Giacomo Puccini

La Bohème

Sep 28 - Jan 14 Buy Tickets from $25

The Met presents its spectacular Zeffirelli production,with multiple excellent casts: Ailyn Pérez and Kristine Opolais are paired with Dmytro Popov, Piotr Beczała, and Michael Fabiano, as the young Parisian lovers at the center of the story. Susanna Phillips, David Bizic, and Massimo Cavalletti also star. Carlo Rizzi and Marco Armiliato conduct.

Read Synopsis Read Program
  • Sung In
  • Italian
  • Met Titles In
  • English
  • German
  • Italian
  • Spanish
  • Estimated Run Time
  • 2 hrs 58 mins
  • House Opens
  • Acts I & II 61 mins
  • Intermission 33 mins
  • Act III 26 mins
  • Intermission 28 mins
  • Act IV 30 min
  • Opera Ends
Sep 28 - Jan 14 Buy Tickets from $25

Cast

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TBA

Performed
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All Dates
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World premiere: Teatro Regio, Turin, 1896. Met company premiere: Los Angeles (on tour), November 9, 1900. La Bohème, the passionate, timeless, and indelible story of love among young artists in Paris, can stake its claim as the world’s most popular opera. It has a marvelous ability to make a powerful first impression and to reveal unsuspected treasures after dozens of hearings. At first glance, La Bohème is the definitive depiction of the joys and sorrows of love and loss; on closer inspection, it reveals the deep emotional significance hidden in the trivial things—a bonnet, an old overcoat, a chance meeting with a neighbor—that make up our everyday lives.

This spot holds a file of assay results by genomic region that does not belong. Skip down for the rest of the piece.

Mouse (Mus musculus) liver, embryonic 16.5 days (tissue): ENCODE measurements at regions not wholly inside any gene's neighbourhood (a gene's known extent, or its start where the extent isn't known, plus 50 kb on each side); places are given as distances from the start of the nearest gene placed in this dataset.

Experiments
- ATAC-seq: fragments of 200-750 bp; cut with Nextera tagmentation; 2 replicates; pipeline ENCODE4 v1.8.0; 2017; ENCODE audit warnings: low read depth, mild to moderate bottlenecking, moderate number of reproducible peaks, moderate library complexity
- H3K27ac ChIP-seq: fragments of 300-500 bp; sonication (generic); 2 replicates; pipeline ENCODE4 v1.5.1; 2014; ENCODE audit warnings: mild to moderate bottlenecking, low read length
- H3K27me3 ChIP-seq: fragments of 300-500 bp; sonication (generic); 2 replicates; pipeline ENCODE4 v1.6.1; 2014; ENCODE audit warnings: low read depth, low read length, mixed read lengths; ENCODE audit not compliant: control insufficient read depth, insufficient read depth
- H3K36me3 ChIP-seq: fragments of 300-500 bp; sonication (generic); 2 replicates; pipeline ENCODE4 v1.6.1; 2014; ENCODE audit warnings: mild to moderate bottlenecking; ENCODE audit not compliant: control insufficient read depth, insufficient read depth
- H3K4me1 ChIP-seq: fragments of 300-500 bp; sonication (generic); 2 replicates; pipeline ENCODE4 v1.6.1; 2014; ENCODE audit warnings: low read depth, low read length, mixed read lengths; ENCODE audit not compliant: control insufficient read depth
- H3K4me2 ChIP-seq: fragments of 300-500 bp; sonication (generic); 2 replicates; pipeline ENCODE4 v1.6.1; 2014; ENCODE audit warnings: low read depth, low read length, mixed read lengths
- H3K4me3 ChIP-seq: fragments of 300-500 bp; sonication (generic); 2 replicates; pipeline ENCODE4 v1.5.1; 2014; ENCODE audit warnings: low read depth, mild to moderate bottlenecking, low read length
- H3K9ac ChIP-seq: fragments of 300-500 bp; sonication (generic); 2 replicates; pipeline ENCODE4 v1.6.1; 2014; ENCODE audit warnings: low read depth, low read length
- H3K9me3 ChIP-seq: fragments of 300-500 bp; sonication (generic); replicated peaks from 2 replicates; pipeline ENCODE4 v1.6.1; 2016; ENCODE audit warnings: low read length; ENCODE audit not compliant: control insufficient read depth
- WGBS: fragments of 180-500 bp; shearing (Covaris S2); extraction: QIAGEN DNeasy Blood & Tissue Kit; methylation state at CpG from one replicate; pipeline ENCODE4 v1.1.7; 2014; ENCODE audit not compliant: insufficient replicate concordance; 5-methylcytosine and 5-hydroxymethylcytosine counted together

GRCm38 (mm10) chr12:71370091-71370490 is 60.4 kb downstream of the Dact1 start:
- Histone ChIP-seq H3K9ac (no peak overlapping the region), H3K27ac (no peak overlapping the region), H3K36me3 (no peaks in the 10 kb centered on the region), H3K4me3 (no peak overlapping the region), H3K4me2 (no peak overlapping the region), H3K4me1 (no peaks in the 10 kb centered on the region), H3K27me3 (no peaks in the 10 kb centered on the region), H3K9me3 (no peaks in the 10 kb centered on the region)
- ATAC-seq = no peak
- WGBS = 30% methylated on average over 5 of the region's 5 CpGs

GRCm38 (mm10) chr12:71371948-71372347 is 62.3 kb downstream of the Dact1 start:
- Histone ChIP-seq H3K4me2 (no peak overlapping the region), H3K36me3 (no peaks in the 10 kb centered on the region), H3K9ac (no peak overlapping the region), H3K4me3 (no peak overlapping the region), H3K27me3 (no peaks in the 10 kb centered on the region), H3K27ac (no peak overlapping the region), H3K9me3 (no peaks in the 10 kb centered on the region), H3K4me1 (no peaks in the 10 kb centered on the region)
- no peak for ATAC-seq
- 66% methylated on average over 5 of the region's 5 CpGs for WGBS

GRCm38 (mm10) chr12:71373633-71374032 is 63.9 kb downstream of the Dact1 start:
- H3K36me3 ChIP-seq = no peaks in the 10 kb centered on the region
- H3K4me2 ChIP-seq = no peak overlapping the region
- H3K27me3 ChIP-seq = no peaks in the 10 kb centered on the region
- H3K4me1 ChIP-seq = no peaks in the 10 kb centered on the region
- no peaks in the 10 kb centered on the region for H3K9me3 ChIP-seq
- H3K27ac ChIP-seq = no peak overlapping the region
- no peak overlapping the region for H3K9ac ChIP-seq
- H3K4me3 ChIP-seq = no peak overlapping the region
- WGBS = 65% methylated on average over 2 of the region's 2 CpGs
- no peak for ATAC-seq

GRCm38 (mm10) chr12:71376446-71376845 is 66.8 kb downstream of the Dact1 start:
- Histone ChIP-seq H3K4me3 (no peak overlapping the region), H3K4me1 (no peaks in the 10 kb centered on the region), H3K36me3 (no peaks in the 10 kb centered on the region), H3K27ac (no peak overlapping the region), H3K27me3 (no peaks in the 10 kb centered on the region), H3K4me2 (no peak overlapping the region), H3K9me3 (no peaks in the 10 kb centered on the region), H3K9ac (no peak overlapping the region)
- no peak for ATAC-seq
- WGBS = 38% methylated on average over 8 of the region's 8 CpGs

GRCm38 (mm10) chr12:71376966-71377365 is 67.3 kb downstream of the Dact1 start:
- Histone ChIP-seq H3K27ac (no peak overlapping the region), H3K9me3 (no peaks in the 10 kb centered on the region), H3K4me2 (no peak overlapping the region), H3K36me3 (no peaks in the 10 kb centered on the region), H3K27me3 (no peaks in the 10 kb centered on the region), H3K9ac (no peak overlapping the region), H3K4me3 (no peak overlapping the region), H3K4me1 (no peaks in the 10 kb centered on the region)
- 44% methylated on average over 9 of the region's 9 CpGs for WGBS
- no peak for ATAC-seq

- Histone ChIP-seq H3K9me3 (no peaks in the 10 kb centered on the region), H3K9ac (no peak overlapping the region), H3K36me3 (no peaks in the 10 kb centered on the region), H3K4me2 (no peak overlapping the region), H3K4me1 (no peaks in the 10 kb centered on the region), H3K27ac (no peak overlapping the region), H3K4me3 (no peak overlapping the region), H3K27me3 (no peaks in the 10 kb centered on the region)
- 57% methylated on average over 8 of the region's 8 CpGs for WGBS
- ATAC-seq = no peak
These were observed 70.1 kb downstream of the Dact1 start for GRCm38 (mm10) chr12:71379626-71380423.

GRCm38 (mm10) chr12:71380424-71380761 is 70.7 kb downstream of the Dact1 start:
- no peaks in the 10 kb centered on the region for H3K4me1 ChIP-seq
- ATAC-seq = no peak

Creators

Production Franco Zeffirelli

Set Designer Franco Zeffirelli

Costume Designer Peter J. Hall

Lighting Designer Gil Wechsler

Giacomo Puccini

Composer

Giacomo Puccini

Setting

The libretto sets the action in Paris, circa 1830. This is not a random setting, but rather reflects the issues and concerns of a particular time when, following the upheavals of revolution and war, French artists had lost their traditional support base of aristocracy and church. The story centers on self-conscious youth at odds with mainstream society—a Bohemian ambience that is clearly recognizable in any modern urban center. La Bohème captures this ethos in its earliest days.

Music

Lyrical and touchingly beautiful, the score of La Bohème exerts an immediate emotional pull. Many of its most memorable melodies are built incrementally, with small intervals between the notes that carry the listener with them on their lyrical path. This is a distinct contrast to the grand leaps and dives that earlier operas often depended on for emotional effect. La Bohème’s melodic structure perfectly captures the “small people” (as Puccini called them) of the drama and the details of everyday life.